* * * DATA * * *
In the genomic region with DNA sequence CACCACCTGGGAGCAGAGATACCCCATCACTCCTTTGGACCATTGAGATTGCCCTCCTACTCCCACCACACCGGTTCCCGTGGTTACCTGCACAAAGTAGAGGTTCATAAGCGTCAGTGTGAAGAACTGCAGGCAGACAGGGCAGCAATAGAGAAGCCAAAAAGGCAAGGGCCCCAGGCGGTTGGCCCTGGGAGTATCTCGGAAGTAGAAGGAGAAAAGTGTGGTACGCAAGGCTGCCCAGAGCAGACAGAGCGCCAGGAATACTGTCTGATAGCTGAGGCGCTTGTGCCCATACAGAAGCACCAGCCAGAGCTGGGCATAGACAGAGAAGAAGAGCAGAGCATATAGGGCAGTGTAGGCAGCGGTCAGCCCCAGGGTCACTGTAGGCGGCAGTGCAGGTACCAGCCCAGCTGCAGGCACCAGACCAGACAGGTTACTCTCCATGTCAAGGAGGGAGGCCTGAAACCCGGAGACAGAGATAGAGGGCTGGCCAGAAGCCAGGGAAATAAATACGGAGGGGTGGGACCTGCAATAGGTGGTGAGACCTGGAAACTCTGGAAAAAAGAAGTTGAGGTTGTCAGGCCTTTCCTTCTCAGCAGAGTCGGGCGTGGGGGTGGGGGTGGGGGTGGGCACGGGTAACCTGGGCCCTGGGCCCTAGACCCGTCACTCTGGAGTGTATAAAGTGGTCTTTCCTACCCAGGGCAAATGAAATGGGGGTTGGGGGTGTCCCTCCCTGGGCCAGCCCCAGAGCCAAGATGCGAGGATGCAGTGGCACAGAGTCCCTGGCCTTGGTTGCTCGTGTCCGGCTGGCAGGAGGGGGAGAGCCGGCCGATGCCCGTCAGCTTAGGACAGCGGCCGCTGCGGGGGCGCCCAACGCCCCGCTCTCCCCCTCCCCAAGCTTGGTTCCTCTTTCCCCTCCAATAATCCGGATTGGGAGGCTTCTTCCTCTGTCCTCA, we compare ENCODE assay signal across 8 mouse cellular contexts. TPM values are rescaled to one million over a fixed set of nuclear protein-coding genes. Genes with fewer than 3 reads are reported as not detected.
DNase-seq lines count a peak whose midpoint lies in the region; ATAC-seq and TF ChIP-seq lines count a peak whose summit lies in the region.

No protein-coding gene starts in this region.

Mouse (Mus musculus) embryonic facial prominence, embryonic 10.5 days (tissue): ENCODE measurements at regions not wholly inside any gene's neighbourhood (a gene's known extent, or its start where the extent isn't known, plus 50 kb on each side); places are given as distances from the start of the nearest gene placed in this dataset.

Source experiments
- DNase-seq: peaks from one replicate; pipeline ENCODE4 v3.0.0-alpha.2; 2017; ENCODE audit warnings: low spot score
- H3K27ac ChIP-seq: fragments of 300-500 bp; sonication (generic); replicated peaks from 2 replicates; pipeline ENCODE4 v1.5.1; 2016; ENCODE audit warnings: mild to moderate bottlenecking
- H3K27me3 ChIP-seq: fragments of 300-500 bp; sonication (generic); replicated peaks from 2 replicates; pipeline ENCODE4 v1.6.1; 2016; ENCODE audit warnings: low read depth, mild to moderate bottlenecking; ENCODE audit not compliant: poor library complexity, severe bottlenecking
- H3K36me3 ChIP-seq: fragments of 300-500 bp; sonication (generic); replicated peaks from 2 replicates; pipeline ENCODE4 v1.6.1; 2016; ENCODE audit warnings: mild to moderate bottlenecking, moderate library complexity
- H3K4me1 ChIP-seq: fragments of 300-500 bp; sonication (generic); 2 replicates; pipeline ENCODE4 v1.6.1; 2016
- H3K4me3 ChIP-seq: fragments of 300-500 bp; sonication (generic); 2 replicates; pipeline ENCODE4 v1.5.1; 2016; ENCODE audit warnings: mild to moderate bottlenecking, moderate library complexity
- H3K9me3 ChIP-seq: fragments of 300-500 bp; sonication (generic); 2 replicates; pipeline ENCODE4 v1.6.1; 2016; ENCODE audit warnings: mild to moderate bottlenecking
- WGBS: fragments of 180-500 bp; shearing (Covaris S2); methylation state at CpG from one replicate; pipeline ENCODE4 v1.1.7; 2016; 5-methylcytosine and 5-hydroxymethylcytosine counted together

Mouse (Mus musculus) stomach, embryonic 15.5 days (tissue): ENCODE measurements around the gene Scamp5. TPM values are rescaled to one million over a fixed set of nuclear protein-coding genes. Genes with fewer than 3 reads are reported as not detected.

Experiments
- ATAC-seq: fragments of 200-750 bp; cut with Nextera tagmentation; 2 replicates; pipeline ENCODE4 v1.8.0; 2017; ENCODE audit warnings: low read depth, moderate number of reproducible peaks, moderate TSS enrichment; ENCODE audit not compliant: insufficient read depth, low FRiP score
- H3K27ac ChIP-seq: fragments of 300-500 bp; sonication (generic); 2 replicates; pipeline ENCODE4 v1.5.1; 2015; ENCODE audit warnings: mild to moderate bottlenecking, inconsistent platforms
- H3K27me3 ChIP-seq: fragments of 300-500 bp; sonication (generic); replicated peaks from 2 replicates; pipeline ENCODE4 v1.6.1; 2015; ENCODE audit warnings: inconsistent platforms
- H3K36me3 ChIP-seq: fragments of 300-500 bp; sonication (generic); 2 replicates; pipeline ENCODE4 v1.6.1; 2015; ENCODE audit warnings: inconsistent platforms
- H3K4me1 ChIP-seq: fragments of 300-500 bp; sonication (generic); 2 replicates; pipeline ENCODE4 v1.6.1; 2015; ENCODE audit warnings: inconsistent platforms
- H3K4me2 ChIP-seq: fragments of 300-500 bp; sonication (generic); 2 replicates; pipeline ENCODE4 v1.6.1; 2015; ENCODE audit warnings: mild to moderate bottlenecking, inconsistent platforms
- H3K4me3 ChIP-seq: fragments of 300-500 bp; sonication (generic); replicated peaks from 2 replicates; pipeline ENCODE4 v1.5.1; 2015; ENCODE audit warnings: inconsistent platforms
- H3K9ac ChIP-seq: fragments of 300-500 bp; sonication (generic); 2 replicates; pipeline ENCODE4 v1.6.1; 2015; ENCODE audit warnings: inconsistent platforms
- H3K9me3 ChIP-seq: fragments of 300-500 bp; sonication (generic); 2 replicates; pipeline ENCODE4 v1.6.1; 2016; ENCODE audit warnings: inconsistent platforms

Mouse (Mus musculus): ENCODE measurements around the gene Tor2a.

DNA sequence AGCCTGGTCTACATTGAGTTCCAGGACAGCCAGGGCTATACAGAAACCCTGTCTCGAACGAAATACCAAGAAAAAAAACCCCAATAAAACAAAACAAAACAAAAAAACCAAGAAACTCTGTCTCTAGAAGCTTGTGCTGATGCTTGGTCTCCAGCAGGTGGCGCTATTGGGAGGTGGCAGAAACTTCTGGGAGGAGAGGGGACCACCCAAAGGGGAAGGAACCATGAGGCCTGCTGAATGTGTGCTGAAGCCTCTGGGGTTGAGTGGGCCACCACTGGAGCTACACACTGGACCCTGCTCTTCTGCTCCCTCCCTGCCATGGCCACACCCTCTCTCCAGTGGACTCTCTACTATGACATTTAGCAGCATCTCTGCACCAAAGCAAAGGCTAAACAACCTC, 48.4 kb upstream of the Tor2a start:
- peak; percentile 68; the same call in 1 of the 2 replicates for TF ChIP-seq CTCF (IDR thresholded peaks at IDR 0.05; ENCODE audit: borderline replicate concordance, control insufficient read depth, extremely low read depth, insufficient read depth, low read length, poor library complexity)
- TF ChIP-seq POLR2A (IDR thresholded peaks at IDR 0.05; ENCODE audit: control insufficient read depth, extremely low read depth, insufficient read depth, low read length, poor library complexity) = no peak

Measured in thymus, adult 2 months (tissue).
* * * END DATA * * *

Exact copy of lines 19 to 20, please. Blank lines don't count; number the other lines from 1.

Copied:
- H3K36me3 ChIP-seq: fragments of 300-500 bp; sonication (generic); 2 replicates; pipeline ENCODE4 v1.6.1; 2015; ENCODE audit warnings: inconsistent platforms
- H3K4me1 ChIP-seq: fragments of 300-500 bp; sonication (generic); 2 replicates; pipeline ENCODE4 v1.6.1; 2015; ENCODE audit warnings: inconsistent platforms